“The trial in the second Apple v. Samsung case in the Northern District of California will start in less than eight weeks,” Florian Müller reports for FOSS Patents. “Meanwhile, the first dispute between these parties in the same district is approaching the point of final (i.e., appealable) judgment. In an order entered late on Friday, Judge Lucy Koh, the federal judge presiding over these two Apple-Samsung cases, denied both parties’ motions for judgment as a matter of law (JMOL) with respect to the November 2013 limited damages retrial, in which a federal jury awarded Apple a $290 million replacement of a $410 million portion of the August 2012 billion-dollar verdict, resulting in a total damages figure (in the sum of both trials) of $929 million.”
“Samsung based its request for a re-retrial on several theories, one of which was centered around the allegation that Apple’s lead counsel in the retrial appealed to racial, ethnic or national prejudice. The part about bias had more than one component as well. To the extent that Apple’s counsel, in an attempt to challenge the credibility of a Samsung expert witness, referred to the possibility of information being lost in translation, Samsung’s allegations were more than far-fetched and didn’t impress Judge Koh,” Müller reports. “However, there was a portion in Apple’s closing argument that the judge does consider disappointing and troubling — in my view, that portion was not about racial or ethnic bias, but certainly an appeal to patriotism, basically suggesting to Silicon Valley jurors that the prosperity of their home region was at stake because of foreign companies copying U.S. innovators without legal consequences:”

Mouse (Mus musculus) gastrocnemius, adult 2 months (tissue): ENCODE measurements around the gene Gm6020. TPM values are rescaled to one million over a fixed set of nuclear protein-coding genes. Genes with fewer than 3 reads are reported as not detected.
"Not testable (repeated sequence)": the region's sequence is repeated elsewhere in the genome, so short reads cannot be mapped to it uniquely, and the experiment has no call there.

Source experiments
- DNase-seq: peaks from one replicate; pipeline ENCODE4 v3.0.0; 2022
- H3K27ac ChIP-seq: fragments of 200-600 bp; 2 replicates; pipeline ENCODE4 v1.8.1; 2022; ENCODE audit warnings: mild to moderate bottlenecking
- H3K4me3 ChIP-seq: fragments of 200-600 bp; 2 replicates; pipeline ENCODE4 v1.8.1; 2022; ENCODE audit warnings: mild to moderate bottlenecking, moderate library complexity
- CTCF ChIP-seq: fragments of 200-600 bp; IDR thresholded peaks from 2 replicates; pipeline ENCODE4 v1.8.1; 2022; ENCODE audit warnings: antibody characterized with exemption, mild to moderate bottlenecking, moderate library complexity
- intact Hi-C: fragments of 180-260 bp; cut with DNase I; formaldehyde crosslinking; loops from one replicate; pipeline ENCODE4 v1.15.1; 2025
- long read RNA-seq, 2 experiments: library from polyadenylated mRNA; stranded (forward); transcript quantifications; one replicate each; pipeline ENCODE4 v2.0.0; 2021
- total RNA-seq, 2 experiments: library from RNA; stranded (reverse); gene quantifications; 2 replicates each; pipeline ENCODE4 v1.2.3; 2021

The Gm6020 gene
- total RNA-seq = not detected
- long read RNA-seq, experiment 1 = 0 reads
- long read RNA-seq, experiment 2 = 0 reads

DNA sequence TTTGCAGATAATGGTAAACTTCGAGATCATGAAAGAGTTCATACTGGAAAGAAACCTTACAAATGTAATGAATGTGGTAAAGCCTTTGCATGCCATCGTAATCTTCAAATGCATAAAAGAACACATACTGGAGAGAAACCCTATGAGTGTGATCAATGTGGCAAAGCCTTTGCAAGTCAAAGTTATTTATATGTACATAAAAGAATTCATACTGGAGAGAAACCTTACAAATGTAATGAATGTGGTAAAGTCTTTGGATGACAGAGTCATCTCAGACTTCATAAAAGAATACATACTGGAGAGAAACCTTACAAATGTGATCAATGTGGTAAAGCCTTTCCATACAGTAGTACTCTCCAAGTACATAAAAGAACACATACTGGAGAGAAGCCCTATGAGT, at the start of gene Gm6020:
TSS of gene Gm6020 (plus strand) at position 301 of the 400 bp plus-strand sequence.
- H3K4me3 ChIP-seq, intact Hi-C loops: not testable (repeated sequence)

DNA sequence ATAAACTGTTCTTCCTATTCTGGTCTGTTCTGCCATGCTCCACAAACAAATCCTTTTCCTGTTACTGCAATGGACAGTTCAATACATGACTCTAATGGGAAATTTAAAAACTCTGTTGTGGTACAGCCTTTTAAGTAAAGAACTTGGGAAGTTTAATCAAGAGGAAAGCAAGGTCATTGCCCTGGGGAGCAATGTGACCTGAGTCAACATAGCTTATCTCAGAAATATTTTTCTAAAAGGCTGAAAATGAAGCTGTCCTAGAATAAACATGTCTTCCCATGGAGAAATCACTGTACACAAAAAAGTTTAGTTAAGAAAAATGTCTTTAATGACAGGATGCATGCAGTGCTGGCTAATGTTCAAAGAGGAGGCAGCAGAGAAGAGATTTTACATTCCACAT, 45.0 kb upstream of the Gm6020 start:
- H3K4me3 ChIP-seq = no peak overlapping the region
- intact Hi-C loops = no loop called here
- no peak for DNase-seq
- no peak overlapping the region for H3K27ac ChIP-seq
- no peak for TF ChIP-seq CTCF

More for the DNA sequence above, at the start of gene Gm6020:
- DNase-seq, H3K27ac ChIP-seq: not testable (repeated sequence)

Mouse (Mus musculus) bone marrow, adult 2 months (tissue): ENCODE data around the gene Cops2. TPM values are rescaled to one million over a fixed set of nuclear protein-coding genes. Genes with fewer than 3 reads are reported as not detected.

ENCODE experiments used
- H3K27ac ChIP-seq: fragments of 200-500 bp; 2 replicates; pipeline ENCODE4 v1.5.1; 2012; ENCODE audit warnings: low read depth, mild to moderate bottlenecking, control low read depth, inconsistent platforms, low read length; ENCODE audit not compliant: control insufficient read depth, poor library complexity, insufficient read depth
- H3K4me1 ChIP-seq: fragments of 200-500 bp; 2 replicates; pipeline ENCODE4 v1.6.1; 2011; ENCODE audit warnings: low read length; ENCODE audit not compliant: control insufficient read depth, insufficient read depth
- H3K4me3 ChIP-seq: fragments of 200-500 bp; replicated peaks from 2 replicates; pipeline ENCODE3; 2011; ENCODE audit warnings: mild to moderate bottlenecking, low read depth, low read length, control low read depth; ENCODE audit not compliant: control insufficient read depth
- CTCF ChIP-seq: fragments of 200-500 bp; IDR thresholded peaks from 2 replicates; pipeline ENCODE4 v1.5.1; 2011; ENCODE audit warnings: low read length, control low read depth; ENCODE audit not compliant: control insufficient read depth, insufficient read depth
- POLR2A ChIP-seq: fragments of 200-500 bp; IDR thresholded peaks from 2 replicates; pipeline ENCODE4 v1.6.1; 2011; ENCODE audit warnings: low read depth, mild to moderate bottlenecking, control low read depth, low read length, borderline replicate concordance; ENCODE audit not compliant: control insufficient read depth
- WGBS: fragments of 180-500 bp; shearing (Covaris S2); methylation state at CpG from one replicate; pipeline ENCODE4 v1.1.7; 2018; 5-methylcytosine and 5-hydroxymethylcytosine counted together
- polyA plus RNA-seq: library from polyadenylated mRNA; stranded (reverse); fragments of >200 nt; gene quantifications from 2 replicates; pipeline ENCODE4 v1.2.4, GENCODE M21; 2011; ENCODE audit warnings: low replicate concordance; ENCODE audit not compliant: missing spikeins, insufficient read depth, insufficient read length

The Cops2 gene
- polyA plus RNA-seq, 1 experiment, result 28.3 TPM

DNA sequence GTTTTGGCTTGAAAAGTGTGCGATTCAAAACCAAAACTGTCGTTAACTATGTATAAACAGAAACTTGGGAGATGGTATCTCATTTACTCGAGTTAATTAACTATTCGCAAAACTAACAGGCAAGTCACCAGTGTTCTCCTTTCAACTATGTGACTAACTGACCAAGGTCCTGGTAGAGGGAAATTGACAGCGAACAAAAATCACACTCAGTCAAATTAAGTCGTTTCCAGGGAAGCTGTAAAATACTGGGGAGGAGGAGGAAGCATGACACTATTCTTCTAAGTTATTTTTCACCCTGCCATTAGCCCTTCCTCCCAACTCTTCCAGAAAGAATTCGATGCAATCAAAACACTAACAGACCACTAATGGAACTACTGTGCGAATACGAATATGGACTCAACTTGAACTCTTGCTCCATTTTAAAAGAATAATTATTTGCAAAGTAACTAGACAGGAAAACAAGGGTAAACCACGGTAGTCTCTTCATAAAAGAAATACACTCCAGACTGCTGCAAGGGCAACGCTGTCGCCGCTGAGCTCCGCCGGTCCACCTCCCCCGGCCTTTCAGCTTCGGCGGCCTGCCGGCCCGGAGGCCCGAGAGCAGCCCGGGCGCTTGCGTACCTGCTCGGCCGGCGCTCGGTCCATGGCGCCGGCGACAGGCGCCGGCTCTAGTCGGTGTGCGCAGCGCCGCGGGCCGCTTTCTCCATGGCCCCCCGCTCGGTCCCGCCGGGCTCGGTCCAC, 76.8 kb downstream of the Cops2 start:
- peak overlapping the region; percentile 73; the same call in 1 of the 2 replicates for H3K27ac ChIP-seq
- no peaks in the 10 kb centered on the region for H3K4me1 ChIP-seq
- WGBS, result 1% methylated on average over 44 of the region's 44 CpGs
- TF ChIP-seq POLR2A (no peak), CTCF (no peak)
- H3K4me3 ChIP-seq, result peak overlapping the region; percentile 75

We are extremely fortunate to live in what I’ll call the Greater Bay Area. Not only is it beautiful, but we live in the center of one of the most vibrant economies in the world. Intel, Yahoo, Oracle, Facebook, eBay, and hundreds and hundreds of other companies, including Google, and including Apple, and these companies attract talented employees at every level. Even, we heard, Samsung has opened a research center here so that they can take advantage of the talent in this area.
The companies provide jobs. They create technology that improves the way people work. And the company — and this economy supports an education system that is second to none in the world, Berkeley, Stanford, San Jose State, U.S. [sic] Santa Cruz, even Santa Clara where I went to school.
These educational institutions interact with this economy, interact with these companies and create a place that the whole world knows as Silicon Valley.
But let’s be equally clear about one thing. Our vibrant economy absolutely depends on fair competition. It depends on a patent system that encourages inventors to invent, it encourages investors to invest, and it encourages employers to hire.
If we allow that system of law to decay, investors will not invest, people will not take risks, and our economy will disappear.
When I was young, I used to watch television on televisions that were manufactured in the United States. Magnavox, Motorola, RCA. These were real companies. They were well known and they were famous. They were creators. They were inventors. They were like the Apple and Google today.
But they didn’t protect their intellectual property. They couldn’t protect their ideas. And you all know the result. There are no American television manufacturers today.
Müller reports, “Judge Koh’s order states that this was ‘troubling’… But a retrial is not warranted in Judge Koh’s opinion (and I agree).”
Much more in the full article here.
Desperate Samsung urges mistrial citing racism in Apple lawyer’s remark – November 19, 2013
Citing ‘racial prejudice,’ Samsung wants a retrial of its recent retrial against Apple – December 17, 2013